In addition to the headband, Biliamuk Gapal appears to wear pendants beside the ears which hang from his headband and which look like those illustrated in figure 4 (p. 24). The South Australian Museum’s pair was collected by Sayers during the period 1900 to 1906. The Museum’s description states that these may have been worn as appendages to a headband, and Foelsche’s photograph provides evidence that this was indeed the way such temple pendants were attached.
The following selections from the chapter on Southeast Asia, China and Mongolia deal with some of the ornaments of the Chinese minorities from south-west China:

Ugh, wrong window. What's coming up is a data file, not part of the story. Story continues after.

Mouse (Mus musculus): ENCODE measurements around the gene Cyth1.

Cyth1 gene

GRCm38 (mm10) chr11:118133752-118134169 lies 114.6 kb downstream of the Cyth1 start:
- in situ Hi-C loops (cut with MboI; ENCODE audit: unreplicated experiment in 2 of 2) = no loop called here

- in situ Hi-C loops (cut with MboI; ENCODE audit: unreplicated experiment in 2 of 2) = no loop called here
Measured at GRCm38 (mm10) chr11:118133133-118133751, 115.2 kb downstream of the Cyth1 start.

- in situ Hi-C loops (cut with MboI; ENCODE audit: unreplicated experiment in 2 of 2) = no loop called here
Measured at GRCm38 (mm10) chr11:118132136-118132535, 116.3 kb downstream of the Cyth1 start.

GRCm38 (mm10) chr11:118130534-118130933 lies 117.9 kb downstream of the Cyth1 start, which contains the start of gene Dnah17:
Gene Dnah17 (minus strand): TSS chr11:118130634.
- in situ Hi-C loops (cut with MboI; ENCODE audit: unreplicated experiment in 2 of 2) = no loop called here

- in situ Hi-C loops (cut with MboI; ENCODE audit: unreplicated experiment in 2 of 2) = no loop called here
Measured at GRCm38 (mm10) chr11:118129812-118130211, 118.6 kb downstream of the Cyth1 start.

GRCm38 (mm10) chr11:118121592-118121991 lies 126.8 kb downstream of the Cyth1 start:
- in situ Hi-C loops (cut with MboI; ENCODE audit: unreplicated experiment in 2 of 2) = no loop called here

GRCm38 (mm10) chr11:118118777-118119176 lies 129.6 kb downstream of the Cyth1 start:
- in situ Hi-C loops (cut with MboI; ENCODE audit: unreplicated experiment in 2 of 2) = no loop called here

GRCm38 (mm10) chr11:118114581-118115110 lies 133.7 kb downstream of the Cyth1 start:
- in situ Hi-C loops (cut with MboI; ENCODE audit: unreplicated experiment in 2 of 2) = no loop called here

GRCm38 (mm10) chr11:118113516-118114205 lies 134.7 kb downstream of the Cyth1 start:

A Miao set of three separate but matching neckrings with ‘zigzag’ patterns, from Jianhe County in Guizhou (fig. 396, p. 245), is no doubt one of the largest and boldest items of neck jewellery one could ever imagine a young girl wearing: the size of the largest ring is 40 by 49 centimetres. Although each ring may be worn on its own, a set of three worn together, though not attached to each other, is common. Our set is made of excellent quality silver, but modern versions often have a very thin coating of silver over base metal, while others are inclined to crumple because they are not solid enough. A plain set of three rings attached to each other by solder and silver wire (fig. 397, p. 245) is smaller, but still weighs an astonishing 1184 grams. It relies for its impact on the simple beauty of its high-grade, almost pure, silver hoops and the elegant spirals at the top. These are some of the most impressive examples of the first style, with its strong emphasis on form.